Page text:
The next feature is that relevant costs are incremental in nature. This means that the cost will increase or maybe the revenue will increase in direct relation to a particular decision. If management decide to manufacture a certain number of units of a specific product in a factory, and if the cost of that unit is factored in (e.g. we decide to make 20 units at a certain price), that is an incremental cost because we incur those costs in direct response to that particular decision to produce those products.
There are two other types of relevant cost that we need to be aware of. The first is opportunity cost. An opportunity cost represents the benefit forgone as a result of choosing a particular option. So, what does that mean? Let's take a simple example to explain. Suppose I get paid every week to do a certain job. If I decided to go on holidays any particular week, the opportunity cost of me going on holiday will be the wage or the amount of money that I was going to get paid from my job that particular week. So, the opportunity cost is basically a benefit lost as a result of carrying out a certain decision.
Avoidable costs are costs that we avoid as a result of discontinuing a certain set of activities. So, for example, if we shut down a particular division of a business, all the costs that are avoided as a result of that shutdown would be avoidable costs. Perhaps that could be staff salaries, if we’re making people redundant. It could be the cost of rent or electricity for that specific division. Those would be avoidable costs.
We also need to consider non-relevant costs and revenues. These would be costs and revenues that we would not consider in short-term decision making. There are four main non-relevant costs that we're going to run through - sunk costs, committed costs, notional costs, and fixed costs.
The first we're going to look at are sunk costs. So, what are sunk costs? Sunk costs are costs that we have already incurred. They're never relevant in short-term decision making. A good example of a sunk cost would be as follows; suppose we're producing a new product and we've paid for customer surveys to see how good this product is or what our customers’ reaction is to this proposed idea. If we decide to produce the product, we will have incurred that cost anyway. No matter what decision we make, we've already incurred that cost. Therefore, it's a sunk cost and it's never relevant in short-term decision making.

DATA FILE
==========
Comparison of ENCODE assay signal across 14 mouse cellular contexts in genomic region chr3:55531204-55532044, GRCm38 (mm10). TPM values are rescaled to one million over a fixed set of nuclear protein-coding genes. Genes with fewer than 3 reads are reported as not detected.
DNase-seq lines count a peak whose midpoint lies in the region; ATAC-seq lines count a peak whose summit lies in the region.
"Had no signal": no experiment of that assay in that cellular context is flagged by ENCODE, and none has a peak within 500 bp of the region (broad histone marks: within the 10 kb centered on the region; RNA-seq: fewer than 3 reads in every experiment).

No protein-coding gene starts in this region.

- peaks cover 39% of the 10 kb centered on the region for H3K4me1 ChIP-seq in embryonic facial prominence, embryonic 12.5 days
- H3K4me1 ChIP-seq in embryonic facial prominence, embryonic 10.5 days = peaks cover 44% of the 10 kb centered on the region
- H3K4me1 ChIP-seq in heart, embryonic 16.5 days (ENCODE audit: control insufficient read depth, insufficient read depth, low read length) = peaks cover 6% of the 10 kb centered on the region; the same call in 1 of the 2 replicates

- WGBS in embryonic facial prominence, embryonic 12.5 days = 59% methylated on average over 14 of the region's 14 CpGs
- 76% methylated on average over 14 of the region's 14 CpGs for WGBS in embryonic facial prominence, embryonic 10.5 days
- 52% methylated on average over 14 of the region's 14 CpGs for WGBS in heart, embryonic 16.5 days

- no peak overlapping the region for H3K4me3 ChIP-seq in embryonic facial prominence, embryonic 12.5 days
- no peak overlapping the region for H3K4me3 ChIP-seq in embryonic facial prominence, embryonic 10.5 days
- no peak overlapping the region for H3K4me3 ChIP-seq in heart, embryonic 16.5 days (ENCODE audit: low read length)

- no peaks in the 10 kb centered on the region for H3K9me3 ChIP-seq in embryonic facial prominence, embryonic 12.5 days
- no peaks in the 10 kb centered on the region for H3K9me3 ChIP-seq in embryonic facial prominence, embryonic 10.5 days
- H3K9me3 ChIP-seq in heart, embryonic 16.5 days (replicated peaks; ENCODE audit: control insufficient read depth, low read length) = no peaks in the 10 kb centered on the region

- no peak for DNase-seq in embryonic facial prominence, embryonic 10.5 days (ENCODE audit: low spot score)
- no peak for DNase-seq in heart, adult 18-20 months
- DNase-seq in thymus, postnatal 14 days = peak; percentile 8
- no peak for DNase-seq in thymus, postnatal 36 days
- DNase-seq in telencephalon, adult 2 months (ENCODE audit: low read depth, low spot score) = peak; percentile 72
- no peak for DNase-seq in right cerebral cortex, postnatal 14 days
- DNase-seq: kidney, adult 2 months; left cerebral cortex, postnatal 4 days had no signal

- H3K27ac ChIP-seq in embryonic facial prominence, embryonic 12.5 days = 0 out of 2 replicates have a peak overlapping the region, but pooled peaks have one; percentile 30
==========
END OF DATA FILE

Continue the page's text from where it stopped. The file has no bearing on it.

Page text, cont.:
The next non-relevant cost is a committed cost. A committed cost is one that we've committed to and so, regardless of whichever decision we intend to make or whichever decision we decided to choose, we will incur this cost regardless. Therefore, it is a non-relevant cost because we will incur this regardless of whether we decide to pursue a particular course of action or not.
The next is a notional cost. Very simply, these are non-cash items. As you'll recall from earlier on in this article, in order to be considered a relevant cost, it has to be a cash transaction. So, a non-cash transaction or a non-cash item would be depreciation or notional rent, or maybe a translation gain or loss on foreign exchange. Those would be examples of non-cash items.
Finally, we have fixed costs. Fixed costs are a little tricky because some fixed costs we do include as being relevant, and some we would say are non-relevant. Relevant fixed costs would be fixed costs that are specific to that particular decision. So, what do I mean by that? Let's say we have a shutdown decision. If we avoid certain fixed costs, maybe rental payments or salaries for supervisors, as a result of shutting down a particular division, then fixed costs would be considered a relevant cost. That's really important. Fixed costs can be relevant but they have to be related to a specific decision. On the other hand, fixed costs that are general in nature (i.e. fixed costs that we incur regardless of whichever decision is made), would not be considered relevant. Also, fixed cost absorption is normally non-relevant, because it's more of an accounting entry rather than actual fixed costs being incurred for a particular decision.
The above is just a short extract from our CIMA P1 Management Accounting course. Taught by former CIMA prizewinner, Hugh Martin, VIVA's P1 course has over 15 hours of video lectures covering the entire syllabus, 800+ exam style questions and an online version of BPP's 2019 textbook. Students can avail of the P1 course as part of our All Access membership.